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QUICK THOUGHTS ON GOVERNOR JINDAL’S PERFORMANCE LAST NIGHT

Posted by Andrew Roman on February 25, 2009

jindal-speaking1

As disappointing as Governor Bobby Jindal was last evening in his response to President Obama’s non-State of the Union address, I harbor as much disappointment in myself for expecting too much.

From the moment Jindal began speaking, I couldn’t help but wonder if he was sitting on a thumbtack or if someone was applying a nutcracker to his pinky toe – particularly at the beginning of his talk. The lighting and the background were, at best, unflattering, and his delivery was as smooth as large curd cottage cheese. It pains me to say this because I am a huge fan of Governor Jindal. (This past summer, for example, while working at a well-known broadcasting outlet, I was impressed to see how Jindal handled the hurricane emergencies that wreaked havoc in his state (Louisiana). He was strong, decisive, unwavering. He was a leader. Unfortunately, that Bobby was MIA last evening).

Since last night’s talk, the adjective truck has been heavy with words like “cardboard,” “awful,” “akward” and “wooden” to describe the Governor’s performance. Throw in “lackluster,” “boring,” “unimpressive” and “flat” and we’ve almost got enough for a baseball team.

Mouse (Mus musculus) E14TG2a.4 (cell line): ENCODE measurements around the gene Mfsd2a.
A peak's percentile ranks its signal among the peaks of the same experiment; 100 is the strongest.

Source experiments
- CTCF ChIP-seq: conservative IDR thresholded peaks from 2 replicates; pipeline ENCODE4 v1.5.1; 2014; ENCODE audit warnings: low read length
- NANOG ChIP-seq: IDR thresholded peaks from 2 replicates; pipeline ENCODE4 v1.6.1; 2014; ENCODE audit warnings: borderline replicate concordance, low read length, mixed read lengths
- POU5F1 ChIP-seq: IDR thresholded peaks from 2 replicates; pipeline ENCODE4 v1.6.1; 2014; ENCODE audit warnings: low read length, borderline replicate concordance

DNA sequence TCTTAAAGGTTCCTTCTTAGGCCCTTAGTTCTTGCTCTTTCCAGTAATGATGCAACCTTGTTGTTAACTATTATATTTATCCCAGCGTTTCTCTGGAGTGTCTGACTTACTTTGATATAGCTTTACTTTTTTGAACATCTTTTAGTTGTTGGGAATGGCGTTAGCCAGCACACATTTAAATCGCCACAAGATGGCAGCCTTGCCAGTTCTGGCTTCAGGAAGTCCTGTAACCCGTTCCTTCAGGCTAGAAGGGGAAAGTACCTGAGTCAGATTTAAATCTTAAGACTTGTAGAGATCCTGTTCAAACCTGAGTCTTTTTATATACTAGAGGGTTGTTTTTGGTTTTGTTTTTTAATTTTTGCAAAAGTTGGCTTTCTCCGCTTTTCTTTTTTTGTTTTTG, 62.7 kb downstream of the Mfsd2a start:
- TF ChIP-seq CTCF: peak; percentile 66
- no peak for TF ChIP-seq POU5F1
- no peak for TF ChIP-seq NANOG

In a perfect world, “substance over style” would have rendered Barack Obama a poll worker instead of an election winner – but that’s not how it works in the real world, sadly. Indeed, much of what Jindal said last evening was spot on. He is, indeed, a good conservative who normally comes across much better than a slab of gefilte fish on a paper plate. Unfortunately, if opportunities such as this – with the world watching – are squandered, especially following an Obama-teleprompter spectacular as we saw last night, Jindal will quickly see his star begin to lose some of its luster.

First off, it was painfully ineffective – and frankly weak – to have an Obama congratulatory love fest as part of the Republican response more than five weeks into Obama’s term. Obama-mania already leaks from every orifice in this country. The last thing that I, as a conservative, need to hear again are blithering accolades for a President who just signed into law the largest slab of pig-meat in human history. The honeymoon is over. The real world has arrived.

Second, anyone who is going to go up against The Messiah will need to be at least as effective at speaking to the people, not at them. Governor Jindal was less than personable when it was his time to shine on the national stage.

Some comments on Jindal’s performance from the great Free Republic.com website include:

– I’ve read about Jindal for months now, but this is the first speech I’ve seen him make. An unmitigated disaster. People who say “What about the substance, he had that” can pat themselves on the back for being about substance if they want, that’s not the issue. If no one listens to you, it doesn’t matter what you say. -Darkwolf377

– I have no idea what Jindal was rambling on about. That was bad. -Rodney Dangerfield